Comments About DecisionSet® Research
DecisionSet® research has been cited in briefs filed before the U.S. Supreme Court and in major public and legal publications like The New York Times, San Francisco Chronicle, Dispute Resolution Magazine, Advocate, Commercial Litigation Review, Just Resolutions eNews, Plaintiff, Dispute Resolution Journal, National Law Journal, San Francisco Attorney, ABA Journal Law News Now, Daily Journal and In-House Defense Quarterly. Its research also has been referenced in bar association publications in New York, California, South Carolina, New Jersey, Colorado, Michigan, Oregon, Tennessee, Ohio, Virginia, Vermont, Alabama and Wisconsin.
Recent comments about DecisionSet® research include:
"This sobering study should be read by all attorneys before they write that case evaluation and certainly before they walk away from the table at negotiations."
Norman L. Gagne, Butt Thornton & Baehr PC, "You Gotta Know When To Hold 'Em And Know When To Fold 'Em"
"An exhaustive study conducted over a forty-four year period"
Geoff Drucker, Resolving 21st Century Disputes: Best Practices for a Fast-Paced World
"With clients, particularly plaintiffs who have unrealistic expectations, an excellent resource to consider"
Steve Kruis, Mediator, "Preparing For A Successful Mediation"
"The study authors examined differences in case "context" -- types of cases -- and in "actors" through characteristics of the lawyers involved and concluded that, for the most part, context accounts for more of the differences in tendency [to] be right. ... For this reason, I strongly recommend that ALL attorneys dedicated to accurate prediction obtain a copy of this study."
Marjorie Corman Aaron, "Client Science: Advice for Lawyers on Counseling Clients Through Bad News and Other Legal Realities"
"A good mediator should be familiar with this study in order to make both parties fully aware of their risks and alternatives to a negotiated settlement."
Michael A. Pollack, Mediator, Michael Pollack Mediation Services, LLC
“The study demonstrates that it is difficult to assess likely verdicts and awards. This awareness should be part of the counsel we give to parties in settlement negotiations so they can fully assess their risk.”
Steven Meyrich, Co-Chair of the Alternative Dispute Resolution Section of the Boulder County Bar Association
“The study provided several key insights concerning risk-analysis during settlement negotiations.”
Richard Fincher, FINRA Arbitrator and Mediator
“The study has enough information to give pause to both sides and to give comfort to those who have resolved and settled a case at mediation, i.e., take comfort in the fact that statistically, they made the right decision by settling.”
Chester B. Chance and Charles B. Carter, “Statistically, Settling Is Better Than Going to Trial”
"has established a new dimension of risks for both plaintiffs and defendants in rejecting opportunities to settle. … is worth careful reading. It may also be important in reviewing the advantages of settlement versus trial with our clients.”
Guy Kornblum, Platinum Member, The Verdict Club, and co-author, Negotiating and Settling Tort Cases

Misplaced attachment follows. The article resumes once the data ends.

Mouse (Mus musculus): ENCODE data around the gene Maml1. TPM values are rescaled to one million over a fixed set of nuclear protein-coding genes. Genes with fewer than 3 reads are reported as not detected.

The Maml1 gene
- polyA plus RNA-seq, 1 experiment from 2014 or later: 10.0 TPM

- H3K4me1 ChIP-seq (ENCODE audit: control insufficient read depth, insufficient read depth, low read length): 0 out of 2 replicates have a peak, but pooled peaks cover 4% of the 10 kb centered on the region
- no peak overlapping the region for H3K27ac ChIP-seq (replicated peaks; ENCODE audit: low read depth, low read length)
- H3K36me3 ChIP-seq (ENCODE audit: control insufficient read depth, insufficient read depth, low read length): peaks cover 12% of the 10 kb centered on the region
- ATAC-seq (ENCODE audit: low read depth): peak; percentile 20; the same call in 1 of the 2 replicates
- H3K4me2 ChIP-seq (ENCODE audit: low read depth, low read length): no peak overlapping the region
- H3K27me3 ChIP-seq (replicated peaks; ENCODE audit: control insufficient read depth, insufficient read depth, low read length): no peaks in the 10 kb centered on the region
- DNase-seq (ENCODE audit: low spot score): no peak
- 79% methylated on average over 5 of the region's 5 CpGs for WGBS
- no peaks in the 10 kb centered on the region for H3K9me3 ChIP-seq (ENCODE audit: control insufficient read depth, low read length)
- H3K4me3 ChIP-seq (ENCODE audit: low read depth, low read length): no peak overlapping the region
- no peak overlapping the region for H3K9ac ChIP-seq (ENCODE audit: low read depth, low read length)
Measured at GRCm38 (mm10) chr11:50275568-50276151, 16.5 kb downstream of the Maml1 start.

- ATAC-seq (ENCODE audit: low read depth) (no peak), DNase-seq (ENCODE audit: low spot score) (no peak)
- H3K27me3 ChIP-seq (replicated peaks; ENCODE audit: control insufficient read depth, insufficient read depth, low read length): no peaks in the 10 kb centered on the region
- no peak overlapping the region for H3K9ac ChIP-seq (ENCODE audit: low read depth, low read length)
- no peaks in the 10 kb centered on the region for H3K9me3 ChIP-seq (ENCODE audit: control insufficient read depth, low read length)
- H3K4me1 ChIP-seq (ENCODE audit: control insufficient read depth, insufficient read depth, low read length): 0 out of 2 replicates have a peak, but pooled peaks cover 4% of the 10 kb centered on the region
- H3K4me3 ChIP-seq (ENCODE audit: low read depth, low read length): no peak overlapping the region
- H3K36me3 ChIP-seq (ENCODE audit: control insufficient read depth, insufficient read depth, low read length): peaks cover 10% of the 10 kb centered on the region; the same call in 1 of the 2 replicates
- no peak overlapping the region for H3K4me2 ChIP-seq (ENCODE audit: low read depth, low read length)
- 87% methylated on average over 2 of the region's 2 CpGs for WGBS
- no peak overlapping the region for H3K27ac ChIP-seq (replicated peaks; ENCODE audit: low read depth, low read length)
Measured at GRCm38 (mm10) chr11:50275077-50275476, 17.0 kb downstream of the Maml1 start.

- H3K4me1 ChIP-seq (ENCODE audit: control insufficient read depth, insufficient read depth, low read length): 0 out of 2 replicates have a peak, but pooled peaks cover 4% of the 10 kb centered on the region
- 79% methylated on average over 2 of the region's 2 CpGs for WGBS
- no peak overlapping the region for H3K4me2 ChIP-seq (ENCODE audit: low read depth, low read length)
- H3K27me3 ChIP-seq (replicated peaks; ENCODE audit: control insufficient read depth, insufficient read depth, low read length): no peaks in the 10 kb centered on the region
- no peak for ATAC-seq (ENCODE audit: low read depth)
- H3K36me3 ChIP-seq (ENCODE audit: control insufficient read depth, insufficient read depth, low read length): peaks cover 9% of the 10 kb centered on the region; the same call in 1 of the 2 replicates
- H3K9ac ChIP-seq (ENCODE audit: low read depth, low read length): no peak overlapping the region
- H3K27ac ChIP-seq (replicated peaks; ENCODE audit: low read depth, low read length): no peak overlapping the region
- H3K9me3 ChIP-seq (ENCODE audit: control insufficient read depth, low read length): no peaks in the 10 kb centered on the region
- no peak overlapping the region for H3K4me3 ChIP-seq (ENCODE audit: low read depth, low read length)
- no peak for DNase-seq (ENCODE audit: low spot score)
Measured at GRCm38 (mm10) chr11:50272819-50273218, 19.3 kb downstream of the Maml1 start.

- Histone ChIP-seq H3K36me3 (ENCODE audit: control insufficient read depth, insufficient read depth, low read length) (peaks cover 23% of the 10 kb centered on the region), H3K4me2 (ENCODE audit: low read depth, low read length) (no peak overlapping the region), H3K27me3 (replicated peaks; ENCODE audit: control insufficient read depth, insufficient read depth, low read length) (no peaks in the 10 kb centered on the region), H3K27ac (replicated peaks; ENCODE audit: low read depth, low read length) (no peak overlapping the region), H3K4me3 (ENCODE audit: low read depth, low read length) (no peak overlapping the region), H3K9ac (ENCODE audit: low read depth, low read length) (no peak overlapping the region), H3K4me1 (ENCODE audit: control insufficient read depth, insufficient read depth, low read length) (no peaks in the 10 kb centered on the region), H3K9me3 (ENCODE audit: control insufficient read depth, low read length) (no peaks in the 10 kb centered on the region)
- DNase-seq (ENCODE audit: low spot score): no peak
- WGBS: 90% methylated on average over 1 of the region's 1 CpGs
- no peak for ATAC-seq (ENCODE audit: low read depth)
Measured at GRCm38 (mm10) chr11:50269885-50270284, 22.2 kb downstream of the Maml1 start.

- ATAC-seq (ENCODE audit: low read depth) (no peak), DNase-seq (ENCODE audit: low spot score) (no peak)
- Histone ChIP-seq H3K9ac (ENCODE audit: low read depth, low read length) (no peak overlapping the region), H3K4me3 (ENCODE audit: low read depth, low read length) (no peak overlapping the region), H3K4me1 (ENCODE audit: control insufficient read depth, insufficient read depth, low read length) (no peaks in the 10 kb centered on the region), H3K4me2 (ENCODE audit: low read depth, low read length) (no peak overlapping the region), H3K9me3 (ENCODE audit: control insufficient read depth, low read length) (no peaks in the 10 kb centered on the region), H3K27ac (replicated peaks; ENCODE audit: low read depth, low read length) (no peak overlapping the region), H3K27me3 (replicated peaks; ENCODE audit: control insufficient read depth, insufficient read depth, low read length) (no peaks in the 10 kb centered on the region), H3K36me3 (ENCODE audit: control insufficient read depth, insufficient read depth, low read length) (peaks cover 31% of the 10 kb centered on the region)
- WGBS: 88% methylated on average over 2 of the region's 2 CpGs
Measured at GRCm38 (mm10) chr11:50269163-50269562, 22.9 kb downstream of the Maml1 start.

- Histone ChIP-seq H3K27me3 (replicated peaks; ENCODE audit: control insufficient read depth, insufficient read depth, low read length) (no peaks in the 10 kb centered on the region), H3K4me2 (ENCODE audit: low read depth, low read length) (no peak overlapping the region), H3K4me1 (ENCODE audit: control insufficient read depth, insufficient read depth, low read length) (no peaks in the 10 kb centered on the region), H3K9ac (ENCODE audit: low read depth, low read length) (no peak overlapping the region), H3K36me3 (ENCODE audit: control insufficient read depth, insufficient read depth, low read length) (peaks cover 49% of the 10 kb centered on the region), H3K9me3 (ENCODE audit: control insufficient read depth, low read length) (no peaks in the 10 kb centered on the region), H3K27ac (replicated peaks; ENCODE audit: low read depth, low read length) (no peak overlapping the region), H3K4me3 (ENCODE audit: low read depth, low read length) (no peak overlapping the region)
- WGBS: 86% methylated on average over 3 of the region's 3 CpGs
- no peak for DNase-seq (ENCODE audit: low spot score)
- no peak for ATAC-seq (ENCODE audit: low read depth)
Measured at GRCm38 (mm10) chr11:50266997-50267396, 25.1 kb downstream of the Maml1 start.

"Because this statistical study is being referenced widely by mediators, it is important to understand the significance of the report.”
Sanford Gage, past president, California Trial Lawyers Association, and co-author, Insurance Bad Faith Litigation
"a landmark study … I want the audience of The Settlement Channel to take a look at it and use it in your next tough negotiation.”
Mark Wahlstrom, Founder, The Settlement Channel
"The statistics are telling. … makes a good read if you ever want to have a rational discussion with parties about the decision to settle or push forward to trial.”
Paul Godin, Chartered Mediator, Institute of Canada, and Roster Mediator, ADR Chambers
"The study provides us with the opportunity to reflect on the reasons why cases do not settle and the costs and benefits associated with those decisions.”
Susan Hammer, Distinguished Fellow, International Academy of Mediators
"fascinating study of 2,054 California civil cases decided between 2002 and 2005 provides a sobering report about the quality of settlement decision making."
Kathy Perkins, Mediator, Kathy Perkins LLC, and author, “Improving Settlement Savvy”
Academy of Court-Appointed Masters
"Recommended Reading. … Net-net, the results imply that either lawyers may not give the appropriate advice to their clients (some may advise trial to simply collect extra fees) or that clients are not heeding their lawyers’ advice.”
Colleen Canney, Montieth & Associates LLC
"But the findings, based on a study of 2,054 cases that went to trial from 2002 to 2005, raise provocative questions about how lawyers and clients make decisions, the quality of legal advice and lawyers’ motives. … The findings suggest that lawyers may not be explaining the odds to their clients ― or that clients are not listening to their lawyers.”
Jonathan Glater, The New York Times
"The study is useful in providing warnings as to the types of cases and situations in which parties and their attorneys are more prone to error.”
David Nolte, Certified Public Accountant and Founder, Fulcrum Financial Inquiry LLP
"If nothing else, perhaps this study teaches us that we could all benefit our clients if we continue our own education and training on the mediation of disputes. Maybe one day in the future it will be said that the language of lawyers and clients is the same.”
Jennifer Lee Parrish, Chairperson (2008), Litigation Section of the Virginia State Bar, and State Chairperson, Association of Defense Trial Attorneys
"has attracted media attention throughout the country.”
David F. Herr, President (2008), Academy of Court-Appointed Masters, and President (2004-2005), American Academy of Appellate Lawyers